Right. And that’s going to come across in your tone. And in how you show yourself in the interview. For sure.
Ricky Baez 22:06
Actually, you and I talked about this about a month ago, we were at the office having a conversation about whether it’s a skill situation, or whether it’s a motivational situation, right? Because when I see somebody who has an amazing resume, right, and they speak with that level of enthusiasm. You know what, I take it back, let’s not talk about an amazing resume, let’s say that they don’t have all the skills that I’m looking for, but they have at least met the minimum qualifications of the job.
Ricky Baez 22:38
But if I see that they’re hungry, and they’re willing to learn, and they have that work ethic, I can bring him in, I’ll teach them FMLA I’ll teach them ABA, I’ll teach them everything about unions because they’re hungry, they have enthusiasm. They’re willing to learn, they have a fire, you can’t teach. Because if I’m going to come in and teach somebody how to work hard, I’m wasting my time. That ship has sailed. So, to me, from my perspective, if somebody meets that minimum qualifications and they’re eager, they’re hungry, they’re willing to learn more than likely I’m going to give that person that shot versus somebody who’s got five degrees.
Ricky Baez 23:14
Now, it depends on the situation, right? You know, because if you got a CT sensitive job, you have to watch other things like a doctor and because you would hate the doctor that’s working on your heart, you would hate to know that he was hired, because he met the minimum qualification, but he had an amazing personality, right? That’s not what you want.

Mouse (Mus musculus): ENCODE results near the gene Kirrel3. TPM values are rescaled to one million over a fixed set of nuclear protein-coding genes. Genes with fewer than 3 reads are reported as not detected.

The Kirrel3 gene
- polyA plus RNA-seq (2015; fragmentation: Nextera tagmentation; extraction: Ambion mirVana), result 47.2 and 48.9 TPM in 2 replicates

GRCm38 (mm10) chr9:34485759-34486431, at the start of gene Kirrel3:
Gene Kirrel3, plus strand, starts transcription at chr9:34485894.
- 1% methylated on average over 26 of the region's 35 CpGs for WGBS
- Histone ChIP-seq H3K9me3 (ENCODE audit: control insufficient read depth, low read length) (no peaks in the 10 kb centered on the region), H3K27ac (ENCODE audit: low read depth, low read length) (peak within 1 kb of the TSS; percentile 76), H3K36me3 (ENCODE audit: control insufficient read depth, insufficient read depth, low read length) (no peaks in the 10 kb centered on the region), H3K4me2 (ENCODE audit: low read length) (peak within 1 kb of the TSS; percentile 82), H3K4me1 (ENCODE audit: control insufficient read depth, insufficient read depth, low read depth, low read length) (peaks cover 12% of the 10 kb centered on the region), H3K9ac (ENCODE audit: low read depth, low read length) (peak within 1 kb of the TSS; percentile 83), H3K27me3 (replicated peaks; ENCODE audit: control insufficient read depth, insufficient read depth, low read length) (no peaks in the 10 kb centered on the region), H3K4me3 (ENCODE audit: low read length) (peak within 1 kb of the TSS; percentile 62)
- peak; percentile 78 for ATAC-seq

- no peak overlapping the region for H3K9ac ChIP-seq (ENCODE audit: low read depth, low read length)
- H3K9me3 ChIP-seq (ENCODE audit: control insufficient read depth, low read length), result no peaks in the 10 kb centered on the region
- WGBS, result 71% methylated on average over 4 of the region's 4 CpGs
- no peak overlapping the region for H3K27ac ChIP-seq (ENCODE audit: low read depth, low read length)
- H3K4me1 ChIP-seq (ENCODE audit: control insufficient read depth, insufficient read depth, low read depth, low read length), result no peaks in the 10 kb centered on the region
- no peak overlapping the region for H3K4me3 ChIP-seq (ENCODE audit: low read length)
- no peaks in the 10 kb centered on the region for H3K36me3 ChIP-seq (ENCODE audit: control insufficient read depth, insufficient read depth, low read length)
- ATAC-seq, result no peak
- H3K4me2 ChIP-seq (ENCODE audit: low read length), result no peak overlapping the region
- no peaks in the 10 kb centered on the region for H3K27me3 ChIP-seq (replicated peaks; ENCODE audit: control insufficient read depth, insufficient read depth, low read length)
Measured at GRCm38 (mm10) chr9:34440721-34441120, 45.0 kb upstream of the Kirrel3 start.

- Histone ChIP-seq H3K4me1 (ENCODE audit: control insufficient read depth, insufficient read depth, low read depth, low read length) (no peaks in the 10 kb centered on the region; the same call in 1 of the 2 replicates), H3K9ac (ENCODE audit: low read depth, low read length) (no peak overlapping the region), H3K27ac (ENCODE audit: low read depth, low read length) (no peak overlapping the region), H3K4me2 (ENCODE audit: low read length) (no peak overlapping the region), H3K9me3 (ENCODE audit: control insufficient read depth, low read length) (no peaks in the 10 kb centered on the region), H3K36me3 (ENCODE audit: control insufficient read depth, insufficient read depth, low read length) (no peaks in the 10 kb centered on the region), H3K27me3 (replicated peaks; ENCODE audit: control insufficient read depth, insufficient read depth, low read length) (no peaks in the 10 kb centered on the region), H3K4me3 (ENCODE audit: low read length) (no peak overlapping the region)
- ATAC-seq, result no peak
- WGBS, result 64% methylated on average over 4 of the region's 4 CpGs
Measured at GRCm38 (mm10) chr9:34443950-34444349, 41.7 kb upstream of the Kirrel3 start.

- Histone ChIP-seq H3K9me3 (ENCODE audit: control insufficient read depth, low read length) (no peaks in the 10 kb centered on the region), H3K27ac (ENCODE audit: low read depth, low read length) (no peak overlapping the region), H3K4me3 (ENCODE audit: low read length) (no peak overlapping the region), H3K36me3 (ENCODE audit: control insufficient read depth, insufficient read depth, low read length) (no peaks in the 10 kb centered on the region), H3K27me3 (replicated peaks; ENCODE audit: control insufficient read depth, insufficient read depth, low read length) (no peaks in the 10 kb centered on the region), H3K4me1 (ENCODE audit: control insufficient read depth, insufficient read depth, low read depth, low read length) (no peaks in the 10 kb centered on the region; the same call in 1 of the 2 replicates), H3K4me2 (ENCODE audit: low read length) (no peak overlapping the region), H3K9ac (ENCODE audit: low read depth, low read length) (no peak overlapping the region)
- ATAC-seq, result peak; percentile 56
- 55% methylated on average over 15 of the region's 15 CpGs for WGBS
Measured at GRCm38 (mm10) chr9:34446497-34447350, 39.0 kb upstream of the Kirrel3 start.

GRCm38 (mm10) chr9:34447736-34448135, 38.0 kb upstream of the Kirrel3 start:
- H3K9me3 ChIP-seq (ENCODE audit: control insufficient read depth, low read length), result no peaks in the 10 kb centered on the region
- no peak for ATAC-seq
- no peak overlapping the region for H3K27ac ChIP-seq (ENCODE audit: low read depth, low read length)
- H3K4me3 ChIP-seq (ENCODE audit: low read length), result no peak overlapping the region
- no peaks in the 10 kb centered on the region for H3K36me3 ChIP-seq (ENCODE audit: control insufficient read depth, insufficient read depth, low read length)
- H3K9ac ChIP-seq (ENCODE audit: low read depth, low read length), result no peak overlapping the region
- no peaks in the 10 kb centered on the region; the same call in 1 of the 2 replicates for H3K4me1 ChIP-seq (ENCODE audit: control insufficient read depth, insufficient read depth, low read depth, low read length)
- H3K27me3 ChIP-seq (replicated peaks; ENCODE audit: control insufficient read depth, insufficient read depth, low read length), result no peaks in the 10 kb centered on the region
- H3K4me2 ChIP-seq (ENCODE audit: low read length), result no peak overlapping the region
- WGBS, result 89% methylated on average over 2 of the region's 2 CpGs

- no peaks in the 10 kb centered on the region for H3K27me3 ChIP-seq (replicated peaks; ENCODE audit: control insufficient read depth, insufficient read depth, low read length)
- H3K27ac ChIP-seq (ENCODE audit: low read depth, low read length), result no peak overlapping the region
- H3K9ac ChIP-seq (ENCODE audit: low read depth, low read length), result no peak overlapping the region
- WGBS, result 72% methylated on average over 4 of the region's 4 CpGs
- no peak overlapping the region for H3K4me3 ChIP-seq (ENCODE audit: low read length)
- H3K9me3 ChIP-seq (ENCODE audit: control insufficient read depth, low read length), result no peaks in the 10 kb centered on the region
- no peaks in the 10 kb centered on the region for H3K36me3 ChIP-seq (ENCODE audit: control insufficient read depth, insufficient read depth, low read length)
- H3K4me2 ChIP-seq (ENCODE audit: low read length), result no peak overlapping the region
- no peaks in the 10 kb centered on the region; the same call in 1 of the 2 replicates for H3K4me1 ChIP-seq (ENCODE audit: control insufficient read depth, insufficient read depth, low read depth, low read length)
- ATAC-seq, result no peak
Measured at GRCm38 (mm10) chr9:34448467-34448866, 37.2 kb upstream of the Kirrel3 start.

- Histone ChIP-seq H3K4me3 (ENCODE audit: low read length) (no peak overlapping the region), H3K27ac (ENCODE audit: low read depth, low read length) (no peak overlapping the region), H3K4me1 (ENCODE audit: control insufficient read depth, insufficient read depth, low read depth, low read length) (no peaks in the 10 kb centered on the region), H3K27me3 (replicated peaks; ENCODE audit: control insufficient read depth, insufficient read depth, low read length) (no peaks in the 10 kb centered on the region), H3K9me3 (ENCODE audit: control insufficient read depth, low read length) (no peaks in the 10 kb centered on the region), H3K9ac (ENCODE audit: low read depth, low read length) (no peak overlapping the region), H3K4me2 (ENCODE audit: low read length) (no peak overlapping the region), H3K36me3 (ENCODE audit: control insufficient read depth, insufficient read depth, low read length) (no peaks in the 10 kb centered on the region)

Pete Newsome 23:35
It’s not going to cut it. No pun intended.
Ricky Baez 23:40
I saw what you did there.
Pete Newsome 23:41
I didn’t mean to do it. I wish I could claim that I did. But I didn’t. No.
Ricky Baez 23:44
No, but I agree with you, Pete. That enthusiasm is crucial in communicating what you have. And look, you spent all this time putting your career together, building this arsenal of knowledge that you want to monetize for this organization, you got to make sure you got a good quote on a quote marketing plan, to communicate those things and get the client, your employer, to be that much more excited to bring you on board.
Pete Newsome 24:08
100%. So, from an HR perspective and a staffing perspective, we’re going to tell you, that’s the top of the list.
Ricky Baez 24:14
Pete Newsome 24:15
Of what’s most important, you can make up for a lot of bad by showing that enthusiasm. So, honesty, and honesty is the best policy. We know that. It should be the only policy, we should say that too, right? But is there ever a time to be less than honest in an interview?
Ricky Baez 24:40
There’s never a time. But how you communicate that honesty, I think makes a world of a difference.
Pete Newsome 24:51
Okay, so we’re bringing this up, right? I wanted to see how you answer that. But we’re covering this topic specifically because there’s a decent chance, I don’t want to guess a percentage, I often will make them up. But I won’t do that now.
Pete Newsome 25:04
But there is some percentage of folks, that’s not an insignificant number, who have been terminated from a former job, you have been fired, not by their choice, they’ve been asked to leave, they haven’t met the expectations, and they would have a less than a favorable reference from that organization. Now whether that reference is going to be given or not, there’s a good chance you may be asked why you left the job. So, when you’ve left, because you were fired, you’re forced to leave.
Ricky Baez 25:36
Pete Newsome 25:37
How do you answer that?
Ricky Baez 25:39